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South African President Travels to Zimbabwe for Political Talks


South African President Thabo Mbeki has flown to Zimbabwe in an effort to break a stalemate there in talks aimed at holding free and fair elections. VOA's Scott Bobb reports from our Southern Africa Bureau in Johannesburg that Zimbabwean opposition parties announced they would stage a major anti-government demonstration next week.

South African President Mbeki was met in Harare by Zimbabwean President Robert Mugabe and senior government officials.

His separate meetings with negotiators of the ruling ZANU-PF party and the opposition Movement for Democratic Change, MDC, are intended to break a deadlock over talks aimed at ending the Zimbabwean crisis.

Mr. Mbeki has been mediating the talks since last March at the request of 14 southern African leaders. The talks have produced agreement on a number of issues including laws easing restrictions on political activity and freedom of the press.

South African officials say they are optimistic that the talks will be concluded soon.

Irish Prime Minister Bertie Ahern said this Wednesday that Mr. Mbeki told him during a meeting in Pretoria that only a few points of disagreement remained.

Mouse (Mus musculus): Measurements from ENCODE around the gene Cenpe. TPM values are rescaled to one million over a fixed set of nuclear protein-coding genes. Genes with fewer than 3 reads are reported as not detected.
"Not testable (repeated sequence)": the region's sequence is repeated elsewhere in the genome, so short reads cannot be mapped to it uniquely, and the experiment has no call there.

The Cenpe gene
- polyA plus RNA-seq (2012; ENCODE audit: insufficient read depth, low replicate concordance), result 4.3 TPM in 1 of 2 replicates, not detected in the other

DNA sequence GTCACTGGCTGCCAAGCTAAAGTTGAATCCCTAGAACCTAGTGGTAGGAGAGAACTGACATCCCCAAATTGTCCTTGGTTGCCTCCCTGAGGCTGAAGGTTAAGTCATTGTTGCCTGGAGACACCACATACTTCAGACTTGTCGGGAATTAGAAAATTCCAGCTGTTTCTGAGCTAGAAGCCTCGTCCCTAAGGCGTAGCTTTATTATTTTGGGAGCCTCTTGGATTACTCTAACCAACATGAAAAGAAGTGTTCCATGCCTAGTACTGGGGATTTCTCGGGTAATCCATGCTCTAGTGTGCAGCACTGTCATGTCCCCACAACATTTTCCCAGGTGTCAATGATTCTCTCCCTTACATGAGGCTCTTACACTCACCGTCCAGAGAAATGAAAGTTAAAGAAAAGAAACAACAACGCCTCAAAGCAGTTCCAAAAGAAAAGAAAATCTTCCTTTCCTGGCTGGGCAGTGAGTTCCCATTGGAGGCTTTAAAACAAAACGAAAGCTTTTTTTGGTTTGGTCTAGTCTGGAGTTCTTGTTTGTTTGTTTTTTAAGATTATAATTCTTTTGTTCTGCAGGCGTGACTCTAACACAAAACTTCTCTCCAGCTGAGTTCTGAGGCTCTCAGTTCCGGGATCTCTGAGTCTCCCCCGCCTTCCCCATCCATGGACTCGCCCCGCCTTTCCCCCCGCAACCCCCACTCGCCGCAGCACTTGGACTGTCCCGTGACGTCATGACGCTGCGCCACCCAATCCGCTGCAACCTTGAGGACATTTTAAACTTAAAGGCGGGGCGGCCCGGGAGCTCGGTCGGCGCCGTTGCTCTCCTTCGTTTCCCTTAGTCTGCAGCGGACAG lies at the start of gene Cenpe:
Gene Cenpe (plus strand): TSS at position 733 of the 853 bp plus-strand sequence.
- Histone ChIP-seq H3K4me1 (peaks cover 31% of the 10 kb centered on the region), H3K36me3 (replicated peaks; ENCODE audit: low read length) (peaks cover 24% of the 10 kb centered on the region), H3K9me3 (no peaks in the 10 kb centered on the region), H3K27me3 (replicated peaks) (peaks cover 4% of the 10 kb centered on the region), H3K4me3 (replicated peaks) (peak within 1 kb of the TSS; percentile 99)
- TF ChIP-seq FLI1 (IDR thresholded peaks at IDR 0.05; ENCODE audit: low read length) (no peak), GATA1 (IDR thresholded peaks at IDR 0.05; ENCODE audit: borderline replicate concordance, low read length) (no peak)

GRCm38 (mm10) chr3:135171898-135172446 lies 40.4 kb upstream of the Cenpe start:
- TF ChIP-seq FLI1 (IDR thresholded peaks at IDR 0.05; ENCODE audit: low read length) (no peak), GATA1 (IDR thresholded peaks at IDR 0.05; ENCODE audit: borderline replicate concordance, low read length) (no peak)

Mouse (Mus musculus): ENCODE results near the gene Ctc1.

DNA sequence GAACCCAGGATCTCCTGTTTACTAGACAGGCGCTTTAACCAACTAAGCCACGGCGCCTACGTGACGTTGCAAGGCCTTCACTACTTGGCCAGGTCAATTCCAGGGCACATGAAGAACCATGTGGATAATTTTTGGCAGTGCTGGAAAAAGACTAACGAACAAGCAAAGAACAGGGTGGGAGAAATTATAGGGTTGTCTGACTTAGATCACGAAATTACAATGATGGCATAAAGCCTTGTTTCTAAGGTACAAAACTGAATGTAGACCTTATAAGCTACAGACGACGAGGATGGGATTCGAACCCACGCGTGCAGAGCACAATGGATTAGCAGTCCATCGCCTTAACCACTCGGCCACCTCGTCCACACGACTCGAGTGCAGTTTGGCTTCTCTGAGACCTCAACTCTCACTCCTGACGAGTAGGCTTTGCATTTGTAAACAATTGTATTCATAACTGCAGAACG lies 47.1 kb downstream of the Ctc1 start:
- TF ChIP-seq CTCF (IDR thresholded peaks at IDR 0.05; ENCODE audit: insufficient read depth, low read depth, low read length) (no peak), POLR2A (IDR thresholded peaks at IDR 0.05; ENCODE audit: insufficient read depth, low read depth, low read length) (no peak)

"He gave me what he believes the sticking points are and his determination to try to work those through," he said.

A senior South African official speaking on the eve of the Mbeki trip said a deal was imminent. But Zimbabwe's government-owned newspaper, The Herald, reported a deadlock was on the verge of being declared.

The opposition wants a new constitution, which has already been drawn up, to be enacted before national elections scheduled for March.

The opposition also wants the election date to be postponed by three months in order to allow for better preparation and for voter education. The Zimbabwean government wants the elections to go ahead as scheduled.

The opposition is planning to stage a major demonstration next week to press its demands and highlight the suffering of the Zimbabwean people.

A demonstration nearly year ago sparked a government crackdown in which hundreds of dissidents were detained and many of them beaten.

Zimbabweans have been struggling to survive in an economy characterized by hyper-inflation, an 80 percent unemployment rate and shortages of fuel and basic goods.

The Central Bank has announced it is issuing new banknotes with denominations of $1 million, $5 million and $10 million Zimbabwean. The new denominations are aimed at easing a cash shortage.

The largest denomination, the $10 million note, is worth about $3 U.S. on the parallel market.

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